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As demonstrated in the diagram above, data from credit card transactions is collected on a regional cluster running the HPE Ezmeral Data Fabric and moved (usually by mirroring) to a core data center. This may be on premises, in the cloud, or both. 

Increasingly, businesses are finding it useful to leverage a hybrid cloud plus on-premises architecture as the best way to optimize resources while dealing with critical and spiking workloads. HPE Ezmeral Data Fabric gives you a uniform system across these environments, which is not only more convenient and less prone to errors, it also protects you from vendor lock-in. You choose where you want your applications to run and make sure applications have access to the data they need. Mirroring, table and stream replications, global namespace and automated data tiering all make the data fabric beautifully suited to span a hybrid cloud design.

Mirroring is also used to maintain a disaster recovery twin. The twin is a fully functional cluster that also can be used as a sandbox for model development or experimental projects since it will have a complete copy of data.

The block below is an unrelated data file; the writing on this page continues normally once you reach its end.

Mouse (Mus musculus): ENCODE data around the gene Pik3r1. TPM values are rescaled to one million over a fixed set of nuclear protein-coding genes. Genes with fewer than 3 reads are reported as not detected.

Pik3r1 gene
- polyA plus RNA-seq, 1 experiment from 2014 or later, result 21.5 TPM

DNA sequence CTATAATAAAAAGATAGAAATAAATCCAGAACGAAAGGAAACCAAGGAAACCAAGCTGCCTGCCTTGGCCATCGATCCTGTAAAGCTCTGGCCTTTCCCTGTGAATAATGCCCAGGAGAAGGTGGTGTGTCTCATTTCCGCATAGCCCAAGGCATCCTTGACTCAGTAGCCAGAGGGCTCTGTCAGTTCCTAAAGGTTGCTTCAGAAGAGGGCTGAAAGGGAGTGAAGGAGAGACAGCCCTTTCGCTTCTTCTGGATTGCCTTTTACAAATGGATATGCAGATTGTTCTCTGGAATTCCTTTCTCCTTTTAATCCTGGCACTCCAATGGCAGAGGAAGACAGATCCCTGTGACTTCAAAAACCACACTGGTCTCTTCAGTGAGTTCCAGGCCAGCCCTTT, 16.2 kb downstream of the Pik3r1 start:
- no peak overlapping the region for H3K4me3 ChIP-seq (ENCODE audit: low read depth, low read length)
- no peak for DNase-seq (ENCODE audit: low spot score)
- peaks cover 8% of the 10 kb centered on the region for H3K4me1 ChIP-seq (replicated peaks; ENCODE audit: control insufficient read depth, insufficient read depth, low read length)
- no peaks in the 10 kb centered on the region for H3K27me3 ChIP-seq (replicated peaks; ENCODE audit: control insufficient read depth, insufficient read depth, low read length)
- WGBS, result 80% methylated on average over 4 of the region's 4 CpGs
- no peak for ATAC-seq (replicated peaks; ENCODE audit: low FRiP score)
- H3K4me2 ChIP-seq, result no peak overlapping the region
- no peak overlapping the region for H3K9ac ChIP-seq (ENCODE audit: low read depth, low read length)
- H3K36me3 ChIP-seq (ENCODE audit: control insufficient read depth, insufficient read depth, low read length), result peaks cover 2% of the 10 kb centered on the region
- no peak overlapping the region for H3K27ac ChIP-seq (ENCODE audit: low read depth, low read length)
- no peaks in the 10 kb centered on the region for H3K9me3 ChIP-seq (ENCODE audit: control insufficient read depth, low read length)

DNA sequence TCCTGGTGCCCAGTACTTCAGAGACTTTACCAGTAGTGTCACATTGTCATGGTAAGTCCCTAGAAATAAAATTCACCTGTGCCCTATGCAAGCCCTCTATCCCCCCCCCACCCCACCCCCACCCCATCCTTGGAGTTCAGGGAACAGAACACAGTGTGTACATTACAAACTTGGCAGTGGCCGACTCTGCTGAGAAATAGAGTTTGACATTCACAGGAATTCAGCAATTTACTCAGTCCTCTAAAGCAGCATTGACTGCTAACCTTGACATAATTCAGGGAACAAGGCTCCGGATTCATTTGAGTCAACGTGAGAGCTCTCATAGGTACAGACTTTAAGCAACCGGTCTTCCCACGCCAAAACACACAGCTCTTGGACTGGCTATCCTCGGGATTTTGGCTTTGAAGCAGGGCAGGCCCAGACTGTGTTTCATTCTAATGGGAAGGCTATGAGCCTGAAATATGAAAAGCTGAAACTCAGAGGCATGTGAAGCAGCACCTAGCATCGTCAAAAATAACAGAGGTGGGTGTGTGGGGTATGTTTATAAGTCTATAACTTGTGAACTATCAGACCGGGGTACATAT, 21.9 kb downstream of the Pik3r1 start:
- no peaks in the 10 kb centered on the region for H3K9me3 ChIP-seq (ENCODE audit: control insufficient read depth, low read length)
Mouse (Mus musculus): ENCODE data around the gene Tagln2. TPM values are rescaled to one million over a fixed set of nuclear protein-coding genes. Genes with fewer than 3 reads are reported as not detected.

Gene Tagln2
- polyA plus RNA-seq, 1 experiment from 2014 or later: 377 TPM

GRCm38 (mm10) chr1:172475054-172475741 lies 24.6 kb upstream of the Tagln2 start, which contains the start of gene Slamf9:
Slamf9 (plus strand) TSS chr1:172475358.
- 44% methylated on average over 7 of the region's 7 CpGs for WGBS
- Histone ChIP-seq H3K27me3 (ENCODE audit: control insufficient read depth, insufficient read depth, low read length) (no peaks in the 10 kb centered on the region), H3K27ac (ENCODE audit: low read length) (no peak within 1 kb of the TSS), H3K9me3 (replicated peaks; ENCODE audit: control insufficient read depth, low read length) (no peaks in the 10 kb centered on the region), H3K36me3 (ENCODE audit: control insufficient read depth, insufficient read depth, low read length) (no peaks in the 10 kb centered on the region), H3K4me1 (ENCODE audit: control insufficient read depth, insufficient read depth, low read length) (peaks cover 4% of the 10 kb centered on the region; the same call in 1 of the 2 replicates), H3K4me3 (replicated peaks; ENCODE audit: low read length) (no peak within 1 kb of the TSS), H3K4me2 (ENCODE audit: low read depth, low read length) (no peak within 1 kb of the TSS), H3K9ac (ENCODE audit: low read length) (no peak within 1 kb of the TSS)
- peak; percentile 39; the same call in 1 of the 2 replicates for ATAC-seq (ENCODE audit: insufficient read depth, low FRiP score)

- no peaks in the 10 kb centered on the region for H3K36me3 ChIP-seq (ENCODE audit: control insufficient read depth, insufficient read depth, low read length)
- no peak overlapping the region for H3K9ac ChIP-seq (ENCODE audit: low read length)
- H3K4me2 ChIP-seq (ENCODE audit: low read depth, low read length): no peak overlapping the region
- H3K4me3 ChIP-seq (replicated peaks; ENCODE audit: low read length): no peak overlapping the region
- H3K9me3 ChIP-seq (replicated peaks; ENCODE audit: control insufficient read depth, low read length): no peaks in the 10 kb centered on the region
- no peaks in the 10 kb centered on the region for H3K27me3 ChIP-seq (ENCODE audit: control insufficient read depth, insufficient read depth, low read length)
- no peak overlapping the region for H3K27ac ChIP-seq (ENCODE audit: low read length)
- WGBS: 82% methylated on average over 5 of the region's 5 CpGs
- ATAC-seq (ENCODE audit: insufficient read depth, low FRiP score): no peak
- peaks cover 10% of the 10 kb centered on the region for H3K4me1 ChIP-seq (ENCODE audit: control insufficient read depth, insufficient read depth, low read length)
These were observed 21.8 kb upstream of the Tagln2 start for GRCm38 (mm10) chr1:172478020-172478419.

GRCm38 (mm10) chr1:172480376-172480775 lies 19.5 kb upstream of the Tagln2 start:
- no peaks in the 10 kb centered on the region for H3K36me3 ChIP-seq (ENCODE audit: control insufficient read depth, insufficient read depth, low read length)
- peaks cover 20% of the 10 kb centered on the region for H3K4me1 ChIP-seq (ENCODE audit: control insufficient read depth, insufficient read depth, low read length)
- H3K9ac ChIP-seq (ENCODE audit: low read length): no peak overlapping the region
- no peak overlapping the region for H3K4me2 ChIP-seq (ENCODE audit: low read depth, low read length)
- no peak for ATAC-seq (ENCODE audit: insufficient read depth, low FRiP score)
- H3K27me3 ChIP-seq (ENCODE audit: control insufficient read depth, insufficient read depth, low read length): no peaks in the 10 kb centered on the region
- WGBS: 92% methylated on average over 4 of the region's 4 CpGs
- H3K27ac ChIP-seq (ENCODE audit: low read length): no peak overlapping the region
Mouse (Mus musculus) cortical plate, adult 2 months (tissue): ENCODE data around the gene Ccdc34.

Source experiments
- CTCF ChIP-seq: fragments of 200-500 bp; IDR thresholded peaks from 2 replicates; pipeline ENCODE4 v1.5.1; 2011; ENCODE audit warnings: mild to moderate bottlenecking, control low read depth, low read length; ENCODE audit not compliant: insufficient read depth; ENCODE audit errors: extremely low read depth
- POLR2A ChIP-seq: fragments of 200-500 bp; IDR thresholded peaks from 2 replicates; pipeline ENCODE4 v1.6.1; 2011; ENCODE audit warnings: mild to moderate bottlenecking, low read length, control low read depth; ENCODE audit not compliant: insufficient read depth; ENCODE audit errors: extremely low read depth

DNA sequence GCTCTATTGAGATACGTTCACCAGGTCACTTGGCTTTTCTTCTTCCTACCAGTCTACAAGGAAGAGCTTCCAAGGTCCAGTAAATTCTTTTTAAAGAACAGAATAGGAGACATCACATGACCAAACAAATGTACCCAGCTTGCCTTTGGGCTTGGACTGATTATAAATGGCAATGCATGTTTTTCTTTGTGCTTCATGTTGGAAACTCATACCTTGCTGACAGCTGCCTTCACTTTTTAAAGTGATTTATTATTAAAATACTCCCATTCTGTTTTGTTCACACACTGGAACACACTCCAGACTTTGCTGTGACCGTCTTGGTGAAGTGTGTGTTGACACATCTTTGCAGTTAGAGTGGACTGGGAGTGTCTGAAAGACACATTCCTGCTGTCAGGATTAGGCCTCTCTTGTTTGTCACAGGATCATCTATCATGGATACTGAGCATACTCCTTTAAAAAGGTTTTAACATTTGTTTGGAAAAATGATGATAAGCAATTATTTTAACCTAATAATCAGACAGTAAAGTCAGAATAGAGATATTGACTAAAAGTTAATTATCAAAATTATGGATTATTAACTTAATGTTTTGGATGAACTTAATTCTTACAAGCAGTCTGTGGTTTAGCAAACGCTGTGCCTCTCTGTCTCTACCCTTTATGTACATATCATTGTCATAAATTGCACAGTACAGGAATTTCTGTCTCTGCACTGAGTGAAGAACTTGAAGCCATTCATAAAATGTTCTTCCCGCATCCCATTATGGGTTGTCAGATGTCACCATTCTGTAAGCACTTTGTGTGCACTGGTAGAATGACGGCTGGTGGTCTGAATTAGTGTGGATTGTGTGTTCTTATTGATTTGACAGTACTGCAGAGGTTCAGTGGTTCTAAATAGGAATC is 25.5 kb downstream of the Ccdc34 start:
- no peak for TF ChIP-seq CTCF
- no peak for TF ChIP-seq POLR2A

5) How can I solve the biggest problem for AI / ML systems?

Keeping up with the latest algorithm or state-of-the-art tools for AI and machine learning is exciting, but it doesn’t guarantee success in a learning system when you need to meet practical business goals. The biggest problem with AI -- hence the biggest advantage when you address it -- is handling data logistics in an efficient and reproducible manner. A recent IDC study reported 33% to 38% improvement in productivity for data scientists who used the HPE Ezmeral Data Fabric (then called MapR Data Platform). 

The interoperability of the HPE Ezmeral Data Fabric is one key to making AI/ML development more efficient: data scientists don’t have to copy data in and out of the large-scale storage environment to a separate analytics space to do feature extraction, model training, and tuning. The data fabric provides direct data access for leading AI/ML tools and data preparation tools, from Apache Spark to Python, R, Java, TensorFlow, H2O, Pytorch, StanfordNLP -- whatever your data scientists need to use. You don’t have to build a separate system for them.   

Another way the data fabric helps with data logistics is data versioning. Data scientists must preserve exactly the data used for training and be able to access it in the future. HPE Ezmeral Data Fabric provides true point-in-time (non-leaky) snapshots based on data volumes as an excellent way to handle data versioning.